The gastric band is appropriate for people with a BMI of 40 kg/m2 (obesity grade III). If a person has a BMI of 35 kg/m2 and suffers from other metabolic diseases such as diabetes, high blood pressure, or sleep apnea as a result of being overweight, a gastric band may make sense.
However, the prerequisite is that all conservative (non-surgical) measures tried for six to twelve months were ineffective. Nutritional counseling, exercise training, and behavioral therapy are examples of such measures (multimodal concept, MMK). Gastric band surgery requires you to be at least 18 years old and no older than 65, though the procedure can be performed on younger or older patients in some cases.
Who should not have a gastric band?
Certain physical and mental illnesses argue against obesity surgery like the gastric band: Previous stomach operations or malformations, stomach ulcers, and addictions or untreated eating disorders (e.g. "binge eating" or bulimia) are all significant contraindications to a gastric band. Pregnant women and people on long-term anticoagulant medication are also barred from getting a gastric band.
The Advantages of a Gastric Band
The gastric band is regarded as the safest weight loss surgery. It is a low-risk, minimally invasive procedure with few complications.
Gastric band surgery  has smaller scars, and less pain than other gastric surgery procedures.
A gastric band does not require any permanent changes to your body, such as removing a portion of your stomach or rerouting and stapling your body. It is fully reversible and removable if desired.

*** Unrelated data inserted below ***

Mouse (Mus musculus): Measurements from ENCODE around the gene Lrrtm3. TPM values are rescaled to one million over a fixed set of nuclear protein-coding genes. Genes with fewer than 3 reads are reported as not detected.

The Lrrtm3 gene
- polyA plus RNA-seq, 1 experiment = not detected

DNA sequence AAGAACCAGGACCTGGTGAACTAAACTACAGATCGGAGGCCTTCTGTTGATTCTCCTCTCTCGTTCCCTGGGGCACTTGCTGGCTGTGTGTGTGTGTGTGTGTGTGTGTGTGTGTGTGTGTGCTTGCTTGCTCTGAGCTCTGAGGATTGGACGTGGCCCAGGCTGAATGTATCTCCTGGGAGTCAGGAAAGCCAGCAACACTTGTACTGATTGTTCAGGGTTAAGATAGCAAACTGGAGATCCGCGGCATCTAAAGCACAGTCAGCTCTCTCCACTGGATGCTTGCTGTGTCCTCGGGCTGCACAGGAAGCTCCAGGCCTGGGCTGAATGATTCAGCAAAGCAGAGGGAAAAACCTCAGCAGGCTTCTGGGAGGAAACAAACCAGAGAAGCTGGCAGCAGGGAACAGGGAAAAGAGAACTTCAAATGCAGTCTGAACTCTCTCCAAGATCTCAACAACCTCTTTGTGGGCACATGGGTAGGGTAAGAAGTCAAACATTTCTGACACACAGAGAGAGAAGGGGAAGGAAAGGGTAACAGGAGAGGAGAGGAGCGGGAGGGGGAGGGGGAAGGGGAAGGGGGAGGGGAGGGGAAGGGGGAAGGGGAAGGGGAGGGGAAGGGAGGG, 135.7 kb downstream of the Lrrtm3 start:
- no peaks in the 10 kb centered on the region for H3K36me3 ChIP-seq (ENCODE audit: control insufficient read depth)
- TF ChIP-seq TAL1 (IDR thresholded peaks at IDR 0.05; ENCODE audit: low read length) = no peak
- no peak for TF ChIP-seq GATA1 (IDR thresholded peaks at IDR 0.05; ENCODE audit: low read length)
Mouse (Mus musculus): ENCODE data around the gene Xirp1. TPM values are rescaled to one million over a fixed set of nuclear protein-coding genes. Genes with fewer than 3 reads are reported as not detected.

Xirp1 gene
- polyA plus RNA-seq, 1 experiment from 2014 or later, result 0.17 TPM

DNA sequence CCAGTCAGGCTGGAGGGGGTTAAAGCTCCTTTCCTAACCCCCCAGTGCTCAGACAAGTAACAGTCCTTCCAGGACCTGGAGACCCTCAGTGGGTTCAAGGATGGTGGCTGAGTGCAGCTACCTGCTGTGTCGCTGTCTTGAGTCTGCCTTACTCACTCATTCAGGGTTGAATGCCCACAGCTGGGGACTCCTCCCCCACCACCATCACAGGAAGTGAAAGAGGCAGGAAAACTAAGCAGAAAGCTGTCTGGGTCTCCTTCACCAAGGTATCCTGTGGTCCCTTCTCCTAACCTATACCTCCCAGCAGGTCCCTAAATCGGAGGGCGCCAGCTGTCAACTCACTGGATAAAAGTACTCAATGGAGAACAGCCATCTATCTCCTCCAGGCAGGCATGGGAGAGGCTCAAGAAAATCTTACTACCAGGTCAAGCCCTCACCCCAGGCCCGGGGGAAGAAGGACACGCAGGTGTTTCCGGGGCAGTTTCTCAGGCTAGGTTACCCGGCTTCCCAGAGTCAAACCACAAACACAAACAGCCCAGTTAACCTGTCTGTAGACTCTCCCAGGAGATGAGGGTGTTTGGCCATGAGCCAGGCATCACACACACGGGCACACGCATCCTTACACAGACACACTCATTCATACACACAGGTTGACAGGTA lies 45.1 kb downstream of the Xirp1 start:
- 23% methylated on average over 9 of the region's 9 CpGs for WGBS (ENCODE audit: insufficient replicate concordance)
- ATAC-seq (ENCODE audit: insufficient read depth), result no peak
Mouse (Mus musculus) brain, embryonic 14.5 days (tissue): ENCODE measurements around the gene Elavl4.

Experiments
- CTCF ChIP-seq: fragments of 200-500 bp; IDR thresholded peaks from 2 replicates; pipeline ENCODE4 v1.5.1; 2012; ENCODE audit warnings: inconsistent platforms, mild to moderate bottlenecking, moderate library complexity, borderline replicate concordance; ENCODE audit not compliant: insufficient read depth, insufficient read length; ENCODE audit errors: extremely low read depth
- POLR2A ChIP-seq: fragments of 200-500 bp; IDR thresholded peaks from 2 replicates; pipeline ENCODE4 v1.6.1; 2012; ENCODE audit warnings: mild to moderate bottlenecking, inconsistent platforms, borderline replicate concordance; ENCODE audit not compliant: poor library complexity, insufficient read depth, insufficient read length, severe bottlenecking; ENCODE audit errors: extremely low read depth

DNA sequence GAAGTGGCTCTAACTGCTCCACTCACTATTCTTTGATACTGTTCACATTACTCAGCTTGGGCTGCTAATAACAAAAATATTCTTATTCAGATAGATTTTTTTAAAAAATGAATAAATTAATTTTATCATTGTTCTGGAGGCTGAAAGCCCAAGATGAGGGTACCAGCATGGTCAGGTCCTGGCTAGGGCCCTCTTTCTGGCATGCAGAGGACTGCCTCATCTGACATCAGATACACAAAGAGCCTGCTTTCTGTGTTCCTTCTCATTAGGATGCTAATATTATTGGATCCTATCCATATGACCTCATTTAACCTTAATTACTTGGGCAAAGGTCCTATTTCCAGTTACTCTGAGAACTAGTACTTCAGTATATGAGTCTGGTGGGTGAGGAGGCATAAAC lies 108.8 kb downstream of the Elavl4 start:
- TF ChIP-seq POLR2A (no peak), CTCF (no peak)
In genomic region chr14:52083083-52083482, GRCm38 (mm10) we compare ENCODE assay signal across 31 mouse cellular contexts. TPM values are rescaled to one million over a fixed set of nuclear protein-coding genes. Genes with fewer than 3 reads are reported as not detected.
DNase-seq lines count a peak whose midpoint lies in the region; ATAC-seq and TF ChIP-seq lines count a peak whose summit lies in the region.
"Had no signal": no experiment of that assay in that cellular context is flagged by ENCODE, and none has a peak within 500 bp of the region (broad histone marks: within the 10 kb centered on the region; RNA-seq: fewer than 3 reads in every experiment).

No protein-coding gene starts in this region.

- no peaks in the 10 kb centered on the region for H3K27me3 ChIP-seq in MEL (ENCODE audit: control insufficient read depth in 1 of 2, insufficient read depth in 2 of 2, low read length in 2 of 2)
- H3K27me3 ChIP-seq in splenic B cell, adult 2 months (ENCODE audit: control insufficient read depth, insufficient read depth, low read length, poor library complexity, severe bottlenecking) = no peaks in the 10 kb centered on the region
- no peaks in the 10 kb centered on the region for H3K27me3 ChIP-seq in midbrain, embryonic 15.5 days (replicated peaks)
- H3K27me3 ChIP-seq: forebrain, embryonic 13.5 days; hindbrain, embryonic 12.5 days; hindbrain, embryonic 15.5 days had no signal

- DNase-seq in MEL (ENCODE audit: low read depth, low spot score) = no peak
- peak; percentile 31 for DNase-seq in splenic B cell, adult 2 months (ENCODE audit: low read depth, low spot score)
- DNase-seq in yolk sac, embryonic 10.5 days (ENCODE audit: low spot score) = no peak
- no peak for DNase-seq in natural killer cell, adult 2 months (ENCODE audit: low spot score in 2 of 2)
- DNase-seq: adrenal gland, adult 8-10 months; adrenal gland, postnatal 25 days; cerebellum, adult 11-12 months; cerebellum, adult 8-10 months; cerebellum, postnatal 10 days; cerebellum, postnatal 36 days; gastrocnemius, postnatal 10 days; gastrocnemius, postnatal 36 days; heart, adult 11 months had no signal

In the two years following surgery, patients lost 50 to 60 percent of their body weight. The majority of the weight is lost in the first twelve months.
Obesity-related illnesses such as sleep apnea, heart disease, stroke, Type 2 diabetes, high blood pressure, arthritis, fertility issues, and psychological health can all be improved or eliminated. Finally, your confidence and self-esteem will improve, and you will have a more optimistic outlook on life.
Diet with a Gastric Band
On the first postoperative day following the operation, the diet consists solely of liquids. These are consumed slowly and in small sips throughout the day. The hospital will send you a nutrition plan that describes the nutritional structure in detail for the next four weeks. Only liquid food will be available for about two weeks. Only soft foods will be available for the next two weeks. You can resume eating normally four weeks after the operation. However, there are a few factors to consider:
Gastric band wearers must not only eat less, but also eat differently than before. Each bite must be chewed thoroughly in order for the food pulp to pass through the bottleneck. Long-fiber meat (beef, pork) and vegetables are frequently problematic.
Because liquids, at least temporarily, fill the small forestomach, you should separate eating and drinking.
Gastric band users should avoid sweets, particularly sweet drinks, as well as alcohol, high-calorie soups, and porridge. They pass unhindered through the constriction between the forestomach and the rest of the stomach, causing you to gain weight and negating the weight loss effect.
Trust PilotFill FormCall UsWhatsApp
Online Appointment